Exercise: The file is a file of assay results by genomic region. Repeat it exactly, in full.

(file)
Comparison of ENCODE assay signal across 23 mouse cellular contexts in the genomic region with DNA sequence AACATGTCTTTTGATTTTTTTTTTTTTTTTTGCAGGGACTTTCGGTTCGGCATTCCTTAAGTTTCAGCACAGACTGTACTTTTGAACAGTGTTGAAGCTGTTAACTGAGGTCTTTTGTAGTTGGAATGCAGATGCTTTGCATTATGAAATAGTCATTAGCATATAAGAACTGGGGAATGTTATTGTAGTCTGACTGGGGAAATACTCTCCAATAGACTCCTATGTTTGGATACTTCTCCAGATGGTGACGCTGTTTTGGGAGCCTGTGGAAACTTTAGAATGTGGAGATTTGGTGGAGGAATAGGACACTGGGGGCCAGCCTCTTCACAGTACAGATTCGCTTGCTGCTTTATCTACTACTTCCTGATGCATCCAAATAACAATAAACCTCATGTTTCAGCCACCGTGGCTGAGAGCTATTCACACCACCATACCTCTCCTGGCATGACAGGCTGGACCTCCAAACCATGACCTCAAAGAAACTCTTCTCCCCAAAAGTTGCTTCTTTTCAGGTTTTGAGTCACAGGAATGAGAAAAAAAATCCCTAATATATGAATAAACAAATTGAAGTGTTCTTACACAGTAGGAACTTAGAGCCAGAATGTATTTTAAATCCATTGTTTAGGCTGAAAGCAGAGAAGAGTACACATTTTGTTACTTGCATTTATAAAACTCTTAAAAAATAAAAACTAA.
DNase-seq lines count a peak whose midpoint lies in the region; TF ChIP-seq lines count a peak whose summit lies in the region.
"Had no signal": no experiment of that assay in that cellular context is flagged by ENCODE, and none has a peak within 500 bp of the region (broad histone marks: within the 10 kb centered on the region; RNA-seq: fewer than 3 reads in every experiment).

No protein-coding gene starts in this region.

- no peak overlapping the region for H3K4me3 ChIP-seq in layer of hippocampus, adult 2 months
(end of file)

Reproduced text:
Comparison of ENCODE assay signal across 23 mouse cellular contexts in the genomic region with DNA sequence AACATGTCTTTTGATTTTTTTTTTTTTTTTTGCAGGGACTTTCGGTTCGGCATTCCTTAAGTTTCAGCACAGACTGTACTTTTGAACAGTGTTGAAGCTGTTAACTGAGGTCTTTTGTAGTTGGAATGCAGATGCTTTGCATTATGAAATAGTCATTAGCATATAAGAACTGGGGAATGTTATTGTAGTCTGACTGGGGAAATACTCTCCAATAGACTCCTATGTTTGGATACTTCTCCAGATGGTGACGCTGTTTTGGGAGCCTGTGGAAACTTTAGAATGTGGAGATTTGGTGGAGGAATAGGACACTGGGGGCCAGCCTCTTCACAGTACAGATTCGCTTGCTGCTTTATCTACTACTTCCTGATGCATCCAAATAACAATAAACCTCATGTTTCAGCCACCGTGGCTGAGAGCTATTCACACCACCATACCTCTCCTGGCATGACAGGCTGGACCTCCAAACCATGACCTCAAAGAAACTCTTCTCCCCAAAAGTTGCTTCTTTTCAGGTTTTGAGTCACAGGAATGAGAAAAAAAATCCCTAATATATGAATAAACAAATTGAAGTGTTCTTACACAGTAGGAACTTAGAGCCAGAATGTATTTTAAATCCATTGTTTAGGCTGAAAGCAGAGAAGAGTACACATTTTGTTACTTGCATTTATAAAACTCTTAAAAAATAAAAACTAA.
DNase-seq lines count a peak whose midpoint lies in the region; TF ChIP-seq lines count a peak whose summit lies in the region.
"Had no signal": no experiment of that assay in that cellular context is flagged by ENCODE, and none has a peak within 500 bp of the region (broad histone marks: within the 10 kb centered on the region; RNA-seq: fewer than 3 reads in every experiment).

No protein-coding gene starts in this region.

- no peak overlapping the region for H3K4me3 ChIP-seq in layer of hippocampus, adult 2 months